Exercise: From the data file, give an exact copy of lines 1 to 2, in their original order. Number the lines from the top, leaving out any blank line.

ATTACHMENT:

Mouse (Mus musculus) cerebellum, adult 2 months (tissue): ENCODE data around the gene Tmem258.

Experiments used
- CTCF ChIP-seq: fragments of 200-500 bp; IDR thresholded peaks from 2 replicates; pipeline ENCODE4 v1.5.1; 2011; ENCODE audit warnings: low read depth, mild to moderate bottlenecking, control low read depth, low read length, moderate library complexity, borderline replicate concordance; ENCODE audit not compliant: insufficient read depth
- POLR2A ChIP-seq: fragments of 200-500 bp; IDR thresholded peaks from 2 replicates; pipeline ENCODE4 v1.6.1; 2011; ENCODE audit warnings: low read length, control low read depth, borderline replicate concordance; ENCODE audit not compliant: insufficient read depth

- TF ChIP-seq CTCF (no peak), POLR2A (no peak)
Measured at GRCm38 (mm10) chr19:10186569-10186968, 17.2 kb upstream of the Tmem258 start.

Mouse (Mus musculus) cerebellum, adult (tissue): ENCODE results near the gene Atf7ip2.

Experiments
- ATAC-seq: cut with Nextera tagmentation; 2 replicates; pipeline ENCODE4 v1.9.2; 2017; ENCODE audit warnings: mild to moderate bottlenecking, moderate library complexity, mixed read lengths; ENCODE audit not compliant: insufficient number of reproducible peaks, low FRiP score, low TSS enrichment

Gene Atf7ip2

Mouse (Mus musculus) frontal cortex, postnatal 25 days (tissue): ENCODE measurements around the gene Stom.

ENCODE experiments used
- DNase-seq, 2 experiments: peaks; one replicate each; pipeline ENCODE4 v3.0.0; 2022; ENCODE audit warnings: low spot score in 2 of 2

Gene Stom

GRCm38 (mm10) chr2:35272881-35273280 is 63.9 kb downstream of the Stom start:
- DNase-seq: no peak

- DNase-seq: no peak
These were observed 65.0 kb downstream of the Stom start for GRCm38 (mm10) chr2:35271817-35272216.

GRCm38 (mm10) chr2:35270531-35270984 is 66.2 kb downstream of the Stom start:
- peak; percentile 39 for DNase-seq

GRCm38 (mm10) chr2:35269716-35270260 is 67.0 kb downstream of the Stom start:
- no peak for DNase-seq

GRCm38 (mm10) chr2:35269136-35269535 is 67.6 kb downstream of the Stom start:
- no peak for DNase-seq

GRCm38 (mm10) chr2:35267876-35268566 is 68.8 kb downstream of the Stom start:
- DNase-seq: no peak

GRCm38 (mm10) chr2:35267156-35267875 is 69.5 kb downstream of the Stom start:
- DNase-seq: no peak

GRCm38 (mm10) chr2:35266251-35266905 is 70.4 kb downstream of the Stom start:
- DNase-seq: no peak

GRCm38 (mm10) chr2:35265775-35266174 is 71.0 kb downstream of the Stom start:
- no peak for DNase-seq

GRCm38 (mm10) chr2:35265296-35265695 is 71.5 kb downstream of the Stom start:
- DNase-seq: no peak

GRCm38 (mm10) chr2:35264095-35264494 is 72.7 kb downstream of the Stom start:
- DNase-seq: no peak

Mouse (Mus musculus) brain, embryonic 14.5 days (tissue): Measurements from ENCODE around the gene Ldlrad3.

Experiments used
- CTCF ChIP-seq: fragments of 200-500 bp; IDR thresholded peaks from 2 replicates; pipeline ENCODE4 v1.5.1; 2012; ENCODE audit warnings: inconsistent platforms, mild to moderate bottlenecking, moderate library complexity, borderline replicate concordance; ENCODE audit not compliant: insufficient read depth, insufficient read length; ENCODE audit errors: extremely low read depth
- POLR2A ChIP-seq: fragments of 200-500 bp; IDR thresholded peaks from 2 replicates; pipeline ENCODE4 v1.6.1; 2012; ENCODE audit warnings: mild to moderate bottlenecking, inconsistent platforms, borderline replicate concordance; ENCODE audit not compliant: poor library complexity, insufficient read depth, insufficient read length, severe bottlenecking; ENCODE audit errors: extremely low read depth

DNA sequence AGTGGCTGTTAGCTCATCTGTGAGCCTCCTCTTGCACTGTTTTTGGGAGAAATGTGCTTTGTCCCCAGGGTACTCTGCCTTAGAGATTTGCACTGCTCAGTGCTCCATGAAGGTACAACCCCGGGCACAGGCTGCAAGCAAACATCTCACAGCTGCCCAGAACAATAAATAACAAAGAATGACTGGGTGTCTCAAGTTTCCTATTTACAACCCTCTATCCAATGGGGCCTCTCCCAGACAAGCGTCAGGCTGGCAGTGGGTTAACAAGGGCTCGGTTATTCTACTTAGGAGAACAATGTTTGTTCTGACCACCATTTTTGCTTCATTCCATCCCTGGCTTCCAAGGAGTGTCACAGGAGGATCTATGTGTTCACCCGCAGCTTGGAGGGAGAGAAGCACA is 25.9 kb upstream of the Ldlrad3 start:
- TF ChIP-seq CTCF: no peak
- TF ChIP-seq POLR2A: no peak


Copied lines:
Mouse (Mus musculus) cerebellum, adult 2 months (tissue): ENCODE data around the gene Tmem258.

Experiments used